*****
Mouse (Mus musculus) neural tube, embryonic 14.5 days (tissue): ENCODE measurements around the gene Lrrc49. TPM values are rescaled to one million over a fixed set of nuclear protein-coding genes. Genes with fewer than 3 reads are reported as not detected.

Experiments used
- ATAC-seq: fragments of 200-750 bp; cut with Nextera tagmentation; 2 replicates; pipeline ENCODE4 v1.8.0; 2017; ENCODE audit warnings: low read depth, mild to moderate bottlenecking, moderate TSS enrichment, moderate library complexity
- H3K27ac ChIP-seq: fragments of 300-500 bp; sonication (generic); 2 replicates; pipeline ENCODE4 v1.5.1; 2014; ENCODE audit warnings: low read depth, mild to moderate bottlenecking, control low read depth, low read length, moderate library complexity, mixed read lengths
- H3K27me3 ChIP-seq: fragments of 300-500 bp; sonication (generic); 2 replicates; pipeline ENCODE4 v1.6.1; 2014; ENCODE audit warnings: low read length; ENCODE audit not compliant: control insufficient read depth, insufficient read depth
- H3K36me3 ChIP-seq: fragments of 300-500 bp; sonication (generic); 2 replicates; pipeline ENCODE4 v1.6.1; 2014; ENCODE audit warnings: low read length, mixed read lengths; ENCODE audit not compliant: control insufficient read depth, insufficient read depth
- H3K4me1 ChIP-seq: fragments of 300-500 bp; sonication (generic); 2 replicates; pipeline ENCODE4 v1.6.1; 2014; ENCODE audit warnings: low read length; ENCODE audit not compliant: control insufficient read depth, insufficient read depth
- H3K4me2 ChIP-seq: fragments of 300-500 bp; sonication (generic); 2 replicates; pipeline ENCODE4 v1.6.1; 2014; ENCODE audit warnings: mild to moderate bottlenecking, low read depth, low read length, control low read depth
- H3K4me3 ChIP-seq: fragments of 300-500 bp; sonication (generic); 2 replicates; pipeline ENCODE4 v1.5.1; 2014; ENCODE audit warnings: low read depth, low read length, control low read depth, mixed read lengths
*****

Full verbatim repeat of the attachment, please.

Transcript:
Mouse (Mus musculus) neural tube, embryonic 14.5 days (tissue): ENCODE measurements around the gene Lrrc49. TPM values are rescaled to one million over a fixed set of nuclear protein-coding genes. Genes with fewer than 3 reads are reported as not detected.

Experiments used
- ATAC-seq: fragments of 200-750 bp; cut with Nextera tagmentation; 2 replicates; pipeline ENCODE4 v1.8.0; 2017; ENCODE audit warnings: low read depth, mild to moderate bottlenecking, moderate TSS enrichment, moderate library complexity
- H3K27ac ChIP-seq: fragments of 300-500 bp; sonication (generic); 2 replicates; pipeline ENCODE4 v1.5.1; 2014; ENCODE audit warnings: low read depth, mild to moderate bottlenecking, control low read depth, low read length, moderate library complexity, mixed read lengths
- H3K27me3 ChIP-seq: fragments of 300-500 bp; sonication (generic); 2 replicates; pipeline ENCODE4 v1.6.1; 2014; ENCODE audit warnings: low read length; ENCODE audit not compliant: control insufficient read depth, insufficient read depth
- H3K36me3 ChIP-seq: fragments of 300-500 bp; sonication (generic); 2 replicates; pipeline ENCODE4 v1.6.1; 2014; ENCODE audit warnings: low read length, mixed read lengths; ENCODE audit not compliant: control insufficient read depth, insufficient read depth
- H3K4me1 ChIP-seq: fragments of 300-500 bp; sonication (generic); 2 replicates; pipeline ENCODE4 v1.6.1; 2014; ENCODE audit warnings: low read length; ENCODE audit not compliant: control insufficient read depth, insufficient read depth
- H3K4me2 ChIP-seq: fragments of 300-500 bp; sonication (generic); 2 replicates; pipeline ENCODE4 v1.6.1; 2014; ENCODE audit warnings: mild to moderate bottlenecking, low read depth, low read length, control low read depth
- H3K4me3 ChIP-seq: fragments of 300-500 bp; sonication (generic); 2 replicates; pipeline ENCODE4 v1.5.1; 2014; ENCODE audit warnings: low read depth, low read length, control low read depth, mixed read lengths